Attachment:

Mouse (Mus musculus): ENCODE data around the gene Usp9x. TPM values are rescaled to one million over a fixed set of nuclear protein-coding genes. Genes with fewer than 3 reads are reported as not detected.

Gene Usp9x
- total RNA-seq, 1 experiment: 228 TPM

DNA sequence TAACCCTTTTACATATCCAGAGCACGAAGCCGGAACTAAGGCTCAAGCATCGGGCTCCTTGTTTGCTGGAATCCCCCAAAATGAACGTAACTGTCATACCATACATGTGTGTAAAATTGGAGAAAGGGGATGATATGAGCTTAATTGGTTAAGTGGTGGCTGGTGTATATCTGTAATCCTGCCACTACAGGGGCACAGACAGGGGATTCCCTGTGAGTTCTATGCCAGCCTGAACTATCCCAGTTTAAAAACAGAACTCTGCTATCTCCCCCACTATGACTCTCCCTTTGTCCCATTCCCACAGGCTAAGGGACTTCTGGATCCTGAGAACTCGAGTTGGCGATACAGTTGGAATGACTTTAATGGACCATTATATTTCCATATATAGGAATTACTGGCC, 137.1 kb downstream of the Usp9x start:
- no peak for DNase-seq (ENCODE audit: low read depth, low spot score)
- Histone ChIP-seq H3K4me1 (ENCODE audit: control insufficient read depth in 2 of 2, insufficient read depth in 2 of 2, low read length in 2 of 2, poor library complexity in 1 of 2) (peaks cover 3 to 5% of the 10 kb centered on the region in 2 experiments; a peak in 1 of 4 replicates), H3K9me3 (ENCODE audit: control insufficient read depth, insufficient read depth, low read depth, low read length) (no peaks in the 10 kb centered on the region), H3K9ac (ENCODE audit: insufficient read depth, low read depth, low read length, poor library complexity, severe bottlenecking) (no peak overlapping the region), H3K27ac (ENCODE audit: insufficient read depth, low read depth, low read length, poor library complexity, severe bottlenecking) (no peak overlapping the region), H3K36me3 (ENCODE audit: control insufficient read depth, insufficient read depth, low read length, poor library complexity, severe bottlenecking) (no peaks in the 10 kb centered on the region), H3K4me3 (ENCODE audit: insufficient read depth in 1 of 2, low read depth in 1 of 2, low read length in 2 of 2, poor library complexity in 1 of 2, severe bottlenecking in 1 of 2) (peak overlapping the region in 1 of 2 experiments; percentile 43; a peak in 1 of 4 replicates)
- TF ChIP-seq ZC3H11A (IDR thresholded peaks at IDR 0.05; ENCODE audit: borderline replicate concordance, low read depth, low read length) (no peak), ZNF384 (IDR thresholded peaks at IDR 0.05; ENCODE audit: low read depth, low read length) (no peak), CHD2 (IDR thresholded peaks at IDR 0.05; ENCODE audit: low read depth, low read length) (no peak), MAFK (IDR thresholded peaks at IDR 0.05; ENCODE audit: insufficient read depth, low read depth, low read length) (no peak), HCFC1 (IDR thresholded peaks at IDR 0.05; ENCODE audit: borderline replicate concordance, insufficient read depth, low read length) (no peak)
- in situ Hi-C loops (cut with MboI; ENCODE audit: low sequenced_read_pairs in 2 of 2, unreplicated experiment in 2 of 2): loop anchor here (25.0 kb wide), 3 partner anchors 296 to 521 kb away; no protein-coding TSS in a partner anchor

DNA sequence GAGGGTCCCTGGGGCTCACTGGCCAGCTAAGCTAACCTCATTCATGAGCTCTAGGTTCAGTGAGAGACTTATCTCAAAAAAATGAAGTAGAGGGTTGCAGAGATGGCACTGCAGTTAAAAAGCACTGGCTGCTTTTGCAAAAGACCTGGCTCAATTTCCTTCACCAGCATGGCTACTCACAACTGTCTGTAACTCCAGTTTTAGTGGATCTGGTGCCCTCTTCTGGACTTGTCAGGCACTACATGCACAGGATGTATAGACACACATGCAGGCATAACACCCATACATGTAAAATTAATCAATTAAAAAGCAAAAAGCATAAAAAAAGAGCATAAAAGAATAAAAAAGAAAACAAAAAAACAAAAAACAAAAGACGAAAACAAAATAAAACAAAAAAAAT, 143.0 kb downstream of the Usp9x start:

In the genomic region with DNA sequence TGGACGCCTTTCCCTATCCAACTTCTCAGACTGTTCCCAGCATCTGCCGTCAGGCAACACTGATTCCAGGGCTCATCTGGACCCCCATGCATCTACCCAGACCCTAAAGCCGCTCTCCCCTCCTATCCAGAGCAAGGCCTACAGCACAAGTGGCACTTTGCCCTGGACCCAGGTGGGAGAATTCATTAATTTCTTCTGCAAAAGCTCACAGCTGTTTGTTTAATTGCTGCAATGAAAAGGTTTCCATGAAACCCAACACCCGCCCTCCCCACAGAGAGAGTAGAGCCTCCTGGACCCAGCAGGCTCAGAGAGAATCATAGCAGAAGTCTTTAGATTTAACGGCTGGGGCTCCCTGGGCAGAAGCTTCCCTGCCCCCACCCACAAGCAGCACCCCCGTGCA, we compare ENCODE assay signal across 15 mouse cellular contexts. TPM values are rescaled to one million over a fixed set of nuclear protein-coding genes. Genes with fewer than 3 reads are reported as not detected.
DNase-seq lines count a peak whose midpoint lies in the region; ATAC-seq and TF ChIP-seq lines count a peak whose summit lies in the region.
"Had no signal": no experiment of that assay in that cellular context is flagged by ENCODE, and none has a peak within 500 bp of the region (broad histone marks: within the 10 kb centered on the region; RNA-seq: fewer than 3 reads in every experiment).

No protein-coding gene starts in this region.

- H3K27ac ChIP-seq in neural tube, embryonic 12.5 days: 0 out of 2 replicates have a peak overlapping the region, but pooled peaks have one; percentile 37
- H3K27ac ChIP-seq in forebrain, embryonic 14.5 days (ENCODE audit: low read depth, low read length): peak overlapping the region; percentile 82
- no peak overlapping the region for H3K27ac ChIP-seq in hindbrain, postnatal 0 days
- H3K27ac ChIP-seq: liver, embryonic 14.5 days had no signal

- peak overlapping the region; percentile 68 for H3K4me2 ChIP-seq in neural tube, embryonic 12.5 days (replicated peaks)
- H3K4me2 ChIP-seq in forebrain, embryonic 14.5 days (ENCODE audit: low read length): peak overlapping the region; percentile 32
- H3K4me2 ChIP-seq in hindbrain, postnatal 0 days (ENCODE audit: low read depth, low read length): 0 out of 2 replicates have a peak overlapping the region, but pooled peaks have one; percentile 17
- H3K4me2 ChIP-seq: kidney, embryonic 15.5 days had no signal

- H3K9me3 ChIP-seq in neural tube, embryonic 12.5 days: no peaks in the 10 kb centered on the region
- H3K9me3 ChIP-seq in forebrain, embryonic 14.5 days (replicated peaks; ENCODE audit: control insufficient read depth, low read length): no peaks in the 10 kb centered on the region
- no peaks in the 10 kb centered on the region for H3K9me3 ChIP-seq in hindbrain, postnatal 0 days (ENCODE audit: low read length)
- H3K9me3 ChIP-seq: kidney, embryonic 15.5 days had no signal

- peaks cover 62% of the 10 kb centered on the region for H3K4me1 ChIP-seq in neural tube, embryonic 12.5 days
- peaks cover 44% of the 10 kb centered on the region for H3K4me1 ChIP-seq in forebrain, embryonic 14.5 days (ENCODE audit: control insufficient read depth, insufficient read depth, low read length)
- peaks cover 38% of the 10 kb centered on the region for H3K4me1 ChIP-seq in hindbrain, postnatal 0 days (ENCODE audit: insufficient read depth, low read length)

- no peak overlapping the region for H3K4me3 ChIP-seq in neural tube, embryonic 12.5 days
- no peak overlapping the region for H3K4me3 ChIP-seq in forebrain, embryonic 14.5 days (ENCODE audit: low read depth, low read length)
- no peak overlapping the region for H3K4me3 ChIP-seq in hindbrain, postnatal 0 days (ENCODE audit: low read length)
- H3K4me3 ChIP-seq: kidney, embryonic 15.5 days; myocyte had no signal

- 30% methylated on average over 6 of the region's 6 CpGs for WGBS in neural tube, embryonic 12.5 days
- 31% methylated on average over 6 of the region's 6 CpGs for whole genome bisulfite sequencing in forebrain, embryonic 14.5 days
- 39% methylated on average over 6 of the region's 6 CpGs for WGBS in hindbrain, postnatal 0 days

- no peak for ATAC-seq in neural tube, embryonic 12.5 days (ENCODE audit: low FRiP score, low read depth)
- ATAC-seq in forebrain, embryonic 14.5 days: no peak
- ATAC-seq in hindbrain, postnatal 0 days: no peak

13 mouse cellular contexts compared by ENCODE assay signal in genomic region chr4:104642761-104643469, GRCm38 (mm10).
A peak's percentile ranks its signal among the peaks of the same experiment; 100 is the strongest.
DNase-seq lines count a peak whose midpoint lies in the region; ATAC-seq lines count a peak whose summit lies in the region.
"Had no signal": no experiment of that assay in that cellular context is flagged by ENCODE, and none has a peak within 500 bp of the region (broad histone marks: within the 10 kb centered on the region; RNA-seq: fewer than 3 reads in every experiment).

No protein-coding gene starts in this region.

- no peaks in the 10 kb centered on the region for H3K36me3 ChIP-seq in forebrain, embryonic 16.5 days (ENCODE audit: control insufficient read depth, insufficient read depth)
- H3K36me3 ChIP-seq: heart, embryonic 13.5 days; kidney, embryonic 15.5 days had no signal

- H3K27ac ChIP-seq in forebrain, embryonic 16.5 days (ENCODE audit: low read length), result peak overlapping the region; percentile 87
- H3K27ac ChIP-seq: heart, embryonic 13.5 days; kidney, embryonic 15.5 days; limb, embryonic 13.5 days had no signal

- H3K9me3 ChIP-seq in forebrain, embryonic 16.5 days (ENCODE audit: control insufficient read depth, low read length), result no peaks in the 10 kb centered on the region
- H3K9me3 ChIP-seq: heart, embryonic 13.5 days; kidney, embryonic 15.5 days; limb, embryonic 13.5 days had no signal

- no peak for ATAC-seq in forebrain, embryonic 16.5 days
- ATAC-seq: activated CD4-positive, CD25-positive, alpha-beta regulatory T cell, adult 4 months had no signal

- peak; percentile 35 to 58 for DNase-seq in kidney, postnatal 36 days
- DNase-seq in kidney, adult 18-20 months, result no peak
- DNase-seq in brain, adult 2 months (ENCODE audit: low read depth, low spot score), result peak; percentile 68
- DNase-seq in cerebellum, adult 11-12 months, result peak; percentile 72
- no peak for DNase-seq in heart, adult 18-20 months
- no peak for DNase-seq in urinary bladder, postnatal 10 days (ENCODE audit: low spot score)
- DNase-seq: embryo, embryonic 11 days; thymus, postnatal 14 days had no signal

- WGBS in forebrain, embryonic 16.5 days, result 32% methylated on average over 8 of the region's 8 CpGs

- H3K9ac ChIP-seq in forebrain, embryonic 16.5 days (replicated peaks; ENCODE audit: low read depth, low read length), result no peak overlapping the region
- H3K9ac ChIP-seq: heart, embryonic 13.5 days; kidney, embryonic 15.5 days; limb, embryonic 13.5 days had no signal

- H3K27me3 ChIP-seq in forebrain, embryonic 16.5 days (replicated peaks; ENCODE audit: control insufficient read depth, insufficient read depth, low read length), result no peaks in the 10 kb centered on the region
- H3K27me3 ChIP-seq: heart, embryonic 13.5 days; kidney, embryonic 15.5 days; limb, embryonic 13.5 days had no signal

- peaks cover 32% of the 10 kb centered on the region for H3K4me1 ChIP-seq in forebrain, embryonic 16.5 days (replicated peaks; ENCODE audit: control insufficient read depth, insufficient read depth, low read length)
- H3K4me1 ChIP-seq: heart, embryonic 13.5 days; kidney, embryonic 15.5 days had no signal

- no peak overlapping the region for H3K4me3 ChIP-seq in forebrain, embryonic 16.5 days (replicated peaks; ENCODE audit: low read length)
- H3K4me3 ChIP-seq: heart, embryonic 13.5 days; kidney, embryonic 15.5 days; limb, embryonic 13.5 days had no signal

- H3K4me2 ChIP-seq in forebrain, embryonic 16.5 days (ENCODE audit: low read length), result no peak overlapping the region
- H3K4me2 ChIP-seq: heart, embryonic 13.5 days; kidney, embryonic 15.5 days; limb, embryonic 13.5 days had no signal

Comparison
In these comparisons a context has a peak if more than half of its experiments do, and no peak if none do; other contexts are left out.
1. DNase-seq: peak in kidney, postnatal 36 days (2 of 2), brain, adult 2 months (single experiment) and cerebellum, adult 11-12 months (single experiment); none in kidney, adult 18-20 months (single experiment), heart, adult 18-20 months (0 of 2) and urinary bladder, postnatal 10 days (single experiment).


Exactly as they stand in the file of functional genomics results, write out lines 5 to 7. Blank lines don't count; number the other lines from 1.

- no peak for DNase-seq (ENCODE audit: low read depth, low spot score)
- Histone ChIP-seq H3K4me1 (ENCODE audit: control insufficient read depth in 2 of 2, insufficient read depth in 2 of 2, low read length in 2 of 2, poor library complexity in 1 of 2) (peaks cover 3 to 5% of the 10 kb centered on the region in 2 experiments; a peak in 1 of 4 replicates), H3K9me3 (ENCODE audit: control insufficient read depth, insufficient read depth, low read depth, low read length) (no peaks in the 10 kb centered on the region), H3K9ac (ENCODE audit: insufficient read depth, low read depth, low read length, poor library complexity, severe bottlenecking) (no peak overlapping the region), H3K27ac (ENCODE audit: insufficient read depth, low read depth, low read length, poor library complexity, severe bottlenecking) (no peak overlapping the region), H3K36me3 (ENCODE audit: control insufficient read depth, insufficient read depth, low read length, poor library complexity, severe bottlenecking) (no peaks in the 10 kb centered on the region), H3K4me3 (ENCODE audit: insufficient read depth in 1 of 2, low read depth in 1 of 2, low read length in 2 of 2, poor library complexity in 1 of 2, severe bottlenecking in 1 of 2) (peak overlapping the region in 1 of 2 experiments; percentile 43; a peak in 1 of 4 replicates)
- TF ChIP-seq ZC3H11A (IDR thresholded peaks at IDR 0.05; ENCODE audit: borderline replicate concordance, low read depth, low read length) (no peak), ZNF384 (IDR thresholded peaks at IDR 0.05; ENCODE audit: low read depth, low read length) (no peak), CHD2 (IDR thresholded peaks at IDR 0.05; ENCODE audit: low read depth, low read length) (no peak), MAFK (IDR thresholded peaks at IDR 0.05; ENCODE audit: insufficient read depth, low read depth, low read length) (no peak), HCFC1 (IDR thresholded peaks at IDR 0.05; ENCODE audit: borderline replicate concordance, insufficient read depth, low read length) (no peak)